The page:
PolyMet land exchange: Right or wrong? Wrong: Even the appraisal cheats the public
As a lifelong resident of Northeastern Minnesota and a successful small business owner for more than 30 years, I find a lot to dislike in Congressman Rick Nolan's federal bill proposing to force a land exchange between the Superior National Forest and PolyMet Mining (Our View: "A lot to like in land swap," July 12).
First, there is the copper-nickel mine that is the reason for the land swap. Let's set the environmental considerations aside for the moment. Copper-nickel mining is still a bad choice for economic development. Recent advances in mining automation drastically would reduce the number of workers needed to mine before PolyMet even got started. Copper-nickel mining never increases the overall number of jobs in a region; and when the mines close down, nearby communities suffer permanent economic depression.
Even if this proposed land exchange was for a good cause, Nolan's effort to deny the public due process is a bad idea. The PolyMet land exchange would swap 6,650 acres of the Superior National Forest in the headwaters of the St. Louis River for private lands based on a low-ball appraisal of $550 per acre. Private landowners in Aitkin County recently received an average of $3,885 per acre from the Kennecott Mining Company for surface lands above copper-nickel minerals. Why should PolyMet's wealthy foreign investors get a sweetheart price from the U.S. Forest Service? PolyMet's special treatment could result in a loss to taxpayers of millions of dollars.
I think we all can agree our national forests shouldn't be given to wealthy foreign investors without, at the very least, fair compensation in return. As state Sen. Erik Simonson of Duluth asked in a tweet, "Since when does our government work for foreign corporations?"
PolyMet and its political supporters have told us not to worry about their copper-nickel mine because PolyMet will follow federal and state laws that protect taxpayers and our clean water. This is their first test, and it is not a good sign. Clearly, PolyMet fears recent lawsuits challenging the low valuation of the public lands have merit. Otherwise, why the end run around due process with a special favor from Congress? PolyMet may say it wants to "do it right," but it looks like it's only willing to follow the rules if things are going its way.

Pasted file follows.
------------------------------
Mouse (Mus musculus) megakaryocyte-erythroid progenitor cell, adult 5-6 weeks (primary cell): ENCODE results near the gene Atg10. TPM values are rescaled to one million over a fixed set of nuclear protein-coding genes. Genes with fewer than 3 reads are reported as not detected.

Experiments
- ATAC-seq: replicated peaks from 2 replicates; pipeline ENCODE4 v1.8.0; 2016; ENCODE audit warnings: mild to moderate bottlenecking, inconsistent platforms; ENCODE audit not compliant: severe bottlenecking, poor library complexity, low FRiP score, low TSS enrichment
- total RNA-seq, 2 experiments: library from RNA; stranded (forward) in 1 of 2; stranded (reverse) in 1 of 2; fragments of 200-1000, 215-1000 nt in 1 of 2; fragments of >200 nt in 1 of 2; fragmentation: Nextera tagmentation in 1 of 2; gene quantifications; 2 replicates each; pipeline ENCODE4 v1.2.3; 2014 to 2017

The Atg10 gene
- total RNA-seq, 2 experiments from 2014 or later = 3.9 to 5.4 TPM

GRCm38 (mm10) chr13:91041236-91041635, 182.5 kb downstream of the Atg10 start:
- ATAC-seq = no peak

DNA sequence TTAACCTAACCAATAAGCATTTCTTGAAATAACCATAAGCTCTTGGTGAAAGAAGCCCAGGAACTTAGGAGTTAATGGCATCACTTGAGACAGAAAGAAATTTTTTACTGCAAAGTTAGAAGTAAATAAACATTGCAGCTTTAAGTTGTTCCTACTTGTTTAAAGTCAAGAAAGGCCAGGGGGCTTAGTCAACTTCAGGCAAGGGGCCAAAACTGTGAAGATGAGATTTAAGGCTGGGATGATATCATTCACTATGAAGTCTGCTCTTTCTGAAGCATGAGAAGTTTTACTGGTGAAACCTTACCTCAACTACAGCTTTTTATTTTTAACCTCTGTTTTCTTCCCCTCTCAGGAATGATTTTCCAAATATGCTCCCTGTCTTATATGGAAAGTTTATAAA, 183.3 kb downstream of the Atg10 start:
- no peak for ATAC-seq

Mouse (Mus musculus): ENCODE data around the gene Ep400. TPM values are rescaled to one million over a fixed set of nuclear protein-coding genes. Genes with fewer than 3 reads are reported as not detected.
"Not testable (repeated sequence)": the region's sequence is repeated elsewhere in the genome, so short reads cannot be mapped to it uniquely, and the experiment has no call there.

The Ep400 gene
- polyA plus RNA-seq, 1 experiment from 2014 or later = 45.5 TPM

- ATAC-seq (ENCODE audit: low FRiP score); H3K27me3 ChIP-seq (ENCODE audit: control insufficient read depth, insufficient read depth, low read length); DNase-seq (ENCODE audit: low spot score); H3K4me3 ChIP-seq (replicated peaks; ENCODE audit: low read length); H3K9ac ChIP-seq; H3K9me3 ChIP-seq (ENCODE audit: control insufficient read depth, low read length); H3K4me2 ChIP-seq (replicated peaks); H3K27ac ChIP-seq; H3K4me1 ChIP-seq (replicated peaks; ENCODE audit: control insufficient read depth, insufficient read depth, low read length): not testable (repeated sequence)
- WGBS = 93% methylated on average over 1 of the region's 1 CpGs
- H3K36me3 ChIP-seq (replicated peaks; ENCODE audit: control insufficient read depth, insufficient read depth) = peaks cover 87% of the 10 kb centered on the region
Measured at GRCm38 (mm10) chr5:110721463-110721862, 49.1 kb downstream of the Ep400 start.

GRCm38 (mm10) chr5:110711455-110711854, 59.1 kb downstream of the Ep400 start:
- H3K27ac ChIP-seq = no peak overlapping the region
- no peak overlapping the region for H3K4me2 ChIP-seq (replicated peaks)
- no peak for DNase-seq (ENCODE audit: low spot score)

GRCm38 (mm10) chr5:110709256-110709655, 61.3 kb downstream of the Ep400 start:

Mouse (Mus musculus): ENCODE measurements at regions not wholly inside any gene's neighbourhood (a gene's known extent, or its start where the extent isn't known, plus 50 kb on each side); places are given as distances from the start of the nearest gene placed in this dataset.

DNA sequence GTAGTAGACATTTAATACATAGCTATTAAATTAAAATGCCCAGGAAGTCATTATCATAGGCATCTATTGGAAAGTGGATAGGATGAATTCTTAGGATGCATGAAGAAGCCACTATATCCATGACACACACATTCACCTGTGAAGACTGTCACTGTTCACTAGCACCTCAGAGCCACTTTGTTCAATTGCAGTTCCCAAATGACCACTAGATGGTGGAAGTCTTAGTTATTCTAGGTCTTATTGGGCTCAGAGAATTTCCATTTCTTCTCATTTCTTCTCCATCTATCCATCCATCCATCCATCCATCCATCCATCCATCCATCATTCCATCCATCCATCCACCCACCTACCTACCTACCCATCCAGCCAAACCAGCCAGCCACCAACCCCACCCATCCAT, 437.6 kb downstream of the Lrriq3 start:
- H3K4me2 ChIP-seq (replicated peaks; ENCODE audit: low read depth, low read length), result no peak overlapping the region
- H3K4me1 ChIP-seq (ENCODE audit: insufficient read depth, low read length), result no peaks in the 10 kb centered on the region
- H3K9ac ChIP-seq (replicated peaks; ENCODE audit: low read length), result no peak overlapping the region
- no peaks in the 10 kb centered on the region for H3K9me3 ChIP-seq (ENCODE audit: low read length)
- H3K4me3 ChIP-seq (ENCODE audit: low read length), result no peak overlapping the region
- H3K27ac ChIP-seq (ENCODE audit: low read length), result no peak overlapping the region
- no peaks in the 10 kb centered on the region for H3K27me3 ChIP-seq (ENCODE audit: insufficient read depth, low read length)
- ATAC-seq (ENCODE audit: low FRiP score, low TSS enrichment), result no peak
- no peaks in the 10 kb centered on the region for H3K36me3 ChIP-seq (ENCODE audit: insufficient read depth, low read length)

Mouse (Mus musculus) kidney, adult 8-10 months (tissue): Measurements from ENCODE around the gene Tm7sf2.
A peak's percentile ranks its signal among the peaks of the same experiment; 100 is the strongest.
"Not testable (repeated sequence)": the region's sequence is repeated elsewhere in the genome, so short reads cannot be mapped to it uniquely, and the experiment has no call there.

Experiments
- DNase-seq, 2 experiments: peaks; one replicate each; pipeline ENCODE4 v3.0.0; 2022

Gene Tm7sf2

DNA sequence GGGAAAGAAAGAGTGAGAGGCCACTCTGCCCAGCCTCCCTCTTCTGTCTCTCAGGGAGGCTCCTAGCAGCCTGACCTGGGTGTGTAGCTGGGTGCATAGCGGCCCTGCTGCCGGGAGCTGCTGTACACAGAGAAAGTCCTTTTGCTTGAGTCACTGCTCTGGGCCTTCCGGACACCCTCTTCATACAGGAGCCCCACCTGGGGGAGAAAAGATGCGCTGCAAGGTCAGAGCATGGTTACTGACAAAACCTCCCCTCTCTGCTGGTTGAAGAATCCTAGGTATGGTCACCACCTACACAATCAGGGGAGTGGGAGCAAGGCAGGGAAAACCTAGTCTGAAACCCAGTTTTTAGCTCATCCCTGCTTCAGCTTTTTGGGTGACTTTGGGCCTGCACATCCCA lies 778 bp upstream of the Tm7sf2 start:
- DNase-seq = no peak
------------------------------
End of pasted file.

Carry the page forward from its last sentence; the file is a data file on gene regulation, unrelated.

If PolyMet can wiggle out of paying a fair price for the public land it needs, who is to say its wealthy foreign investors won't demand political favors when clean water, human health, and environmental protection from copper-nickel mining are more directly at stake?
We deserve better.
Regardless of whether we support or oppose copper-nickel mining, we all should be united in telling mega-rich foreign mining companies to follow the rules. If we don't stand up now, we not only miss the chance to get a fair deal on our public lands, we risk Minnesota's most valuable economic asset: the two largest unspoiled freshwater sources in the world.
Bill Hansen of Tofte was the longtime owner of Sawbill Canoe Outfitters at the end of the Sawbill Trail, where he still works.